I also worked with the Non-textual Materials Unit in the Special Collections branch. I really enjoyed this job because it gave me experience answering requests from the public. Plus who doesn’t enjoy looking at images from North Carolina. There are so many photograph negatives & prints in the Photograph collection. I highly recommend checking out the images on flickr.

In March 2010, I became one of the Local Records Archivists. My position does a little of everything in the local records unit.  One of my main job duties is to be the contact person for Clerk of Courts and Register of Deeds for transfer of permanent county records. We collect county records from all 100 North Carolina counties. I also give Disaster Preparedness workshops in person. The past year I was a part of a team who gave a 4-part disaster preparedness webinar to government employees. We focused on knowing your essential records before a disaster occurs. I also work the arrangement and description of county records.  The local records unit arranges and describes the county records for use in the State Archives search room. Recently, we brought in 2010 electronic tax records. We’re really excited about our new venture into electronic records.  My job provides me with diverse responsibilities that make coming to work enjoyable.

On the Eve of the 4th

First, just a reminder, the State Archives of North Carolina is closed tomorrow for Independence Day. We will be back to our normal hours starting Thursday, July 5th. Remember if you ever want to know what our hours are or what holidays we close for, you can find that information on the Hours page on our website.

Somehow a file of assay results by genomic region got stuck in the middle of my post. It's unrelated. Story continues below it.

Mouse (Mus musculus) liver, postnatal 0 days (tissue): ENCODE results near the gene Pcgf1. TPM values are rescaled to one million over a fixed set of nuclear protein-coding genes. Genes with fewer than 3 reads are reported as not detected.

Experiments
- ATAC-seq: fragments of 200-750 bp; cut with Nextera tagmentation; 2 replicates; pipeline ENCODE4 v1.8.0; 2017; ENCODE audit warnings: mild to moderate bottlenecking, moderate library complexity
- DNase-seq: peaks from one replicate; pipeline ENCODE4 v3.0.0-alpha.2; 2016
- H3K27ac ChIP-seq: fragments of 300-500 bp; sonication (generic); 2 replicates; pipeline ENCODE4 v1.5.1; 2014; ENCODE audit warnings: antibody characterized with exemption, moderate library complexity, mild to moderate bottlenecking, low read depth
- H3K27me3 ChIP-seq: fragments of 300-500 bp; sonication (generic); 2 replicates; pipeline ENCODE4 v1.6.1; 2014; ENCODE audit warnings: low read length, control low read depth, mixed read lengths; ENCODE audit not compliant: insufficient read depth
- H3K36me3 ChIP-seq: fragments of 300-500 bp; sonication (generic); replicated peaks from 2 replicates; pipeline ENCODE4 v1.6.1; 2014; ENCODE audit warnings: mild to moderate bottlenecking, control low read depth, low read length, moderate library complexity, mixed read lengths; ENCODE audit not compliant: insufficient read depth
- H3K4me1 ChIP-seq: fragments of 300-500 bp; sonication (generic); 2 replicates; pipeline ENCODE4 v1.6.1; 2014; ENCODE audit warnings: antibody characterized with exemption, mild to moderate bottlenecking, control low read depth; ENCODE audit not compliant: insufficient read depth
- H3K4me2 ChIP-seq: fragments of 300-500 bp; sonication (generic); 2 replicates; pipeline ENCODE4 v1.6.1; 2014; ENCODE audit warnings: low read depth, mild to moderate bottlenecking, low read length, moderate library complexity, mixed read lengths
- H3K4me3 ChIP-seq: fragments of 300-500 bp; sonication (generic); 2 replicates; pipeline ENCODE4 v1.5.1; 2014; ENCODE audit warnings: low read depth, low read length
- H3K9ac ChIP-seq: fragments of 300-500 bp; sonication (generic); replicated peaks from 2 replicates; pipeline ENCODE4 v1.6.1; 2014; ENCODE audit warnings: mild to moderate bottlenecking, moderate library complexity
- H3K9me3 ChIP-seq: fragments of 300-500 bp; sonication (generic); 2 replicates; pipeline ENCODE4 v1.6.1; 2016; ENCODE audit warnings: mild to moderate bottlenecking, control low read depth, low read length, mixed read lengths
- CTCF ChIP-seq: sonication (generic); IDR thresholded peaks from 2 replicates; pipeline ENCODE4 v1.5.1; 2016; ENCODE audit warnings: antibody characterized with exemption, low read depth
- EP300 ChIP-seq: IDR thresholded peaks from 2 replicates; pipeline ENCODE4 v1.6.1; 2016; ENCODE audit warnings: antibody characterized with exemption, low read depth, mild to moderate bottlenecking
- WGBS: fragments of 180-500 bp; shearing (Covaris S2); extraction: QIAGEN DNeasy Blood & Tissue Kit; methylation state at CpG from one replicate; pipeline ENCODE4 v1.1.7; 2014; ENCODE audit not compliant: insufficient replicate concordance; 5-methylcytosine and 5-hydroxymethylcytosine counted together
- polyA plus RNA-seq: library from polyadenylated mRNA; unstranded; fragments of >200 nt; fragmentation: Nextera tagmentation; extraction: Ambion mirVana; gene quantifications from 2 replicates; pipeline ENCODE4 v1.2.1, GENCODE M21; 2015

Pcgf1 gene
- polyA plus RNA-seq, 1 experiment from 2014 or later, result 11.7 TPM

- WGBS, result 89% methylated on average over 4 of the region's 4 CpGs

You may have heard today about the death of famous North Carolinian, Andy Griffith (link goes to the News and Observer obituary). Kim Cumber, our Non-Textual Materials Archivist, has loaded photographs of Andy Griffith on our Flickr account and our friends at the State Library have shared this program from 1983 NC Awards for Fine Arts during which Griffith was honored.

Tomorrow is also the first Wednesday of July, so our First Wednesdays Civil War post and items are available a little earlier than normal. This month Bill Brown writes about the Seven Days Campaign. Here are few quotes from other recent posts on the Civil War 150 blog:

In our World War I collection in the North Carolina Digital Collections, we’re still adding posters; currently there are about 337 World War I posters available in the collection and we still have over a hundred to go before all of the posters are online. We’ve also started to add World War I maps like this one (link goes to “Carte De France Et Des Frontieres A 1/200, 000 (Type 1912) No. 26 Troyes”), which comes from the collection of James A. Higgs who served with the 7th Balloon Company. We plan on adding our World War II posters to the NC Digital Collections as well; I’ll let you know more about that when we start that project.

I hope that you all have a good holiday and we’ll see you again on Thursday.